This February we experienced the deepest snows and coldest temps since moving into our little yellow bungalow. I was beginning to think we lived in a southern climate until the negative windchills rattled our windows and deep drifts muffled my garden dreams. But as is the course of all extreme weather events, the pendulum has swung back to a lovely week of balmy breezes and the recent polar vortex fades into memory but for a few scraps of white clinging to the edges of driveways.
Once again we count ourselves fortunate as we watch the aftermath of grid failure in warmer lands completely unprepared for such arctic extremes. No doubt lives have been totally disrupted and altered by conditions that they couldn’t control. In a heartbeat all that you’ve counted on can disappear along with power, food and water, violently shoving your life in a very different direction. I was reminded of the polar vortex in January 2014, when our house in the suburbs suddenly lost electricity after a heavy snow along with one other house right before the temperatures dropped forty degrees overnight to -11 Fahrenheit. By the next day, 100,000 households were out all over the city with restricted travel, but we were the only ones in our neighborhood.
Luckily, my family could stay with our generous neighbors across the street while waiting three days for the electric company to get around to restoring power for only two houses (which consisted of flipping a switch at an electrical box by the street). In the meantime our house temperature dropped to below freezing and every liquid froze (even the shampoo) as my husband kept a fire going in the fireplace during the day. We made the wise decision to drain the water pipes which saved our plumbing. Our neighbors in the same boat were not so fortunate, sustaining $20,000 in water damage.
Afterward, many suggested we get a generator or a wood stove to prevent a repeat of a supposedly rare occurrence (which seems to be occurring more often now). The street-side power station that malfunctioned was later replaced. But I couldn’t seem to get warm again even after the house eventually thawed out and the frozen bottles returned to liquid. Our illusion of safety was gone, and we were tired of maintaining a home that was too big for us as we’d outgrown the suburban lifestyle. Over the years we’d dismissed the nudges of change as merely annoying little snowballs that finally grew in size until reaching avalanche proportions on the heels of an arctic clipper. I feared an iceberg was next.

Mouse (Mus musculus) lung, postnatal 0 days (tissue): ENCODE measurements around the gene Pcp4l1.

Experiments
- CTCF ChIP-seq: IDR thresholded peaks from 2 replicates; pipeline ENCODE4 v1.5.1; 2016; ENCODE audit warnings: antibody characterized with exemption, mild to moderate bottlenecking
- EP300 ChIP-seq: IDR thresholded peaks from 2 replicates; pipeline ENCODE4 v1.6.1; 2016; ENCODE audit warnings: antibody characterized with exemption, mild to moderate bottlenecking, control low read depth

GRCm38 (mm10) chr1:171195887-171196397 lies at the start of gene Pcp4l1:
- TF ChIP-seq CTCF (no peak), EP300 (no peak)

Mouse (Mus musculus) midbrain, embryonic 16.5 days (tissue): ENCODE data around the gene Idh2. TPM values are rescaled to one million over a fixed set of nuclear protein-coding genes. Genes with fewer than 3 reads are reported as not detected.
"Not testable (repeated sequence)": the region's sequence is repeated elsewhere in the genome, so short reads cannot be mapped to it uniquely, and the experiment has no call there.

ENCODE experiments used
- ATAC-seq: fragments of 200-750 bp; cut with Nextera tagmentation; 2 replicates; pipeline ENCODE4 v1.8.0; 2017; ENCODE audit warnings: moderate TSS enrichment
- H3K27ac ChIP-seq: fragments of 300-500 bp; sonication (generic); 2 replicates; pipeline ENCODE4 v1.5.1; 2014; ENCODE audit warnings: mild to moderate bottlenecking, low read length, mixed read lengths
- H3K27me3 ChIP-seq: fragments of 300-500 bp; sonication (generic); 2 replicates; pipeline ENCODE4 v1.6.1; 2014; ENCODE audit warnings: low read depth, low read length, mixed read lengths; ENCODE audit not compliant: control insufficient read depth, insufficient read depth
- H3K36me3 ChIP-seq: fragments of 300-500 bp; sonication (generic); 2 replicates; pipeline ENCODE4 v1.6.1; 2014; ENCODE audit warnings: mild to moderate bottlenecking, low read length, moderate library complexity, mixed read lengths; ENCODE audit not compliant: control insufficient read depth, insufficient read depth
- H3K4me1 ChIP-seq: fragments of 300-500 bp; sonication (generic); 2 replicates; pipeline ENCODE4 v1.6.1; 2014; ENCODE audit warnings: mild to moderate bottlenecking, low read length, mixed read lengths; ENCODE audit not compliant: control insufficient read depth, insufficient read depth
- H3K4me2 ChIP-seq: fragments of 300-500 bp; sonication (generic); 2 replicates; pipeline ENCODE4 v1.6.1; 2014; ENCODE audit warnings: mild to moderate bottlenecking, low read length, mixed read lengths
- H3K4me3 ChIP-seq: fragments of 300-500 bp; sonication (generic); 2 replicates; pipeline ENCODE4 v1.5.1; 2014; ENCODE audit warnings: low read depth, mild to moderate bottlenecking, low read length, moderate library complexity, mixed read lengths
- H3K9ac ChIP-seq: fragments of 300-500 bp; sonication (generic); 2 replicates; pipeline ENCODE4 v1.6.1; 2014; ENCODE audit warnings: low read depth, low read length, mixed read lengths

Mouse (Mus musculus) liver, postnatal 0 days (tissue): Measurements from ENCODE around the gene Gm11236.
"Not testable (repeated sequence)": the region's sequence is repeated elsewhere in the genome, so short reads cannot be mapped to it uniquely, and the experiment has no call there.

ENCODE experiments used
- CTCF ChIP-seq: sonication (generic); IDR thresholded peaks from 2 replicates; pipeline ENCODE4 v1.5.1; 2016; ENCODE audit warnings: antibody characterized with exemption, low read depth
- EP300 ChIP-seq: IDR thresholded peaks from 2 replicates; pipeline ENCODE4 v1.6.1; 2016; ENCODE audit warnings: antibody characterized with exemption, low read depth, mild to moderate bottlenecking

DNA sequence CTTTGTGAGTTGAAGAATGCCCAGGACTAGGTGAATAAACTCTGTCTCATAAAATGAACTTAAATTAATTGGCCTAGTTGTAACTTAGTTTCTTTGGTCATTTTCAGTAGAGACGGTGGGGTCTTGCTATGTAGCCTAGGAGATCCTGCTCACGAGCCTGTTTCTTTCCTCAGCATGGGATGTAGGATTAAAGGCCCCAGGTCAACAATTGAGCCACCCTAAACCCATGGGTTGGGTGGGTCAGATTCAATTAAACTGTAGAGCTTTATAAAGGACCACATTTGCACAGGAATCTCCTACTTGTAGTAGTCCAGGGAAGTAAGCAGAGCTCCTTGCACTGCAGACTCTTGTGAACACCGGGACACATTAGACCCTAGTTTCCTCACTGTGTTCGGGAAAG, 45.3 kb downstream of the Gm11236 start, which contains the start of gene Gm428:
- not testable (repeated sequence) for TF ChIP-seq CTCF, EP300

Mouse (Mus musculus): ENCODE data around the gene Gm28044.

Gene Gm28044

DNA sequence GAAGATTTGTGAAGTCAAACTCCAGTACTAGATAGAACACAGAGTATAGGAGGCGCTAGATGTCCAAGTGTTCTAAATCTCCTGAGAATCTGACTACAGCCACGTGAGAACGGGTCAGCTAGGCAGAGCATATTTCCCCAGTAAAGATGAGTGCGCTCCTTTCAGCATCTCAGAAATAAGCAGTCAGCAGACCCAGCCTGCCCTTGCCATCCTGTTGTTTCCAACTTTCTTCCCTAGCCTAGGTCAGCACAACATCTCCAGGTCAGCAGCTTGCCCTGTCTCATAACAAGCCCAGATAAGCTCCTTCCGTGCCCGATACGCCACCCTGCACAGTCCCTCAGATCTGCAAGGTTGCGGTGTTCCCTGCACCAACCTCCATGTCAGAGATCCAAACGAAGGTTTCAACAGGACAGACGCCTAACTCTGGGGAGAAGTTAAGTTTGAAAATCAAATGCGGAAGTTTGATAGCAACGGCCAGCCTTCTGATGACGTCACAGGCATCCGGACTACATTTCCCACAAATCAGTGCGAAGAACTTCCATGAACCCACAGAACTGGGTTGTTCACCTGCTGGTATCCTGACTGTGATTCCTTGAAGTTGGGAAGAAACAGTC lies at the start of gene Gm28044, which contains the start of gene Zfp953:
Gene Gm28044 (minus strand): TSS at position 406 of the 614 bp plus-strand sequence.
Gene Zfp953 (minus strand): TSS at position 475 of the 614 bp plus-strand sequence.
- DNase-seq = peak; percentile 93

And so four months later we put our house on the market and sold it in a day. We gave away most of our furnishings and settled into a two-bedroom apartment with the assurance that the complex had backup generators. Snow removal was included in the rent, and we could walk to stores for food and supplies. But the appliances were all electric and there was no fireplace. In extreme cold the fire sprinklers in our ceilings would have burst and we couldn’t turn off our water and drain the pipes if we wanted to. In three years, we would move on as part of the five-year odyssey to find community and sustainability in an increasingly isolated world where you barely know your neighbor.
I will never forget the family who lived right next door to us in the suburbs who knew of our plight but never even offered to run an extension cord over to power our portable heater for an hour or so. To add insult to injury, our house sat dark and frozen while their house was luridly aglow from the extravagant Christmas decorations that were still up and running. As I watch the same selfish and negligent acts unfold on the news while Texans struggle to survive, I wonder if we will ever find a way to get along and work together in community with such a sense of distrust and entitlement rampant in our culture while the lack of foresight and preparedness continues to undermine our very existence as a species.
These days we still don’t have a fireplace or generator but our wishlist for power backup includes solar and a wood-burning stove. For now our gas stovetop will have to do.
2 thoughts on “Aftermath”
Well done. A lot of years and a lot of living in a few words. It has indeed been an odyssey for you and you can certainly speak with authority about seeking community and safety from the elements. As for getting along and helping each other, I wish I felt more hopeful. Your frost photo is beautiful!
Thank you, Maureen! There is still beauty to be found in the world, even in the hard times.
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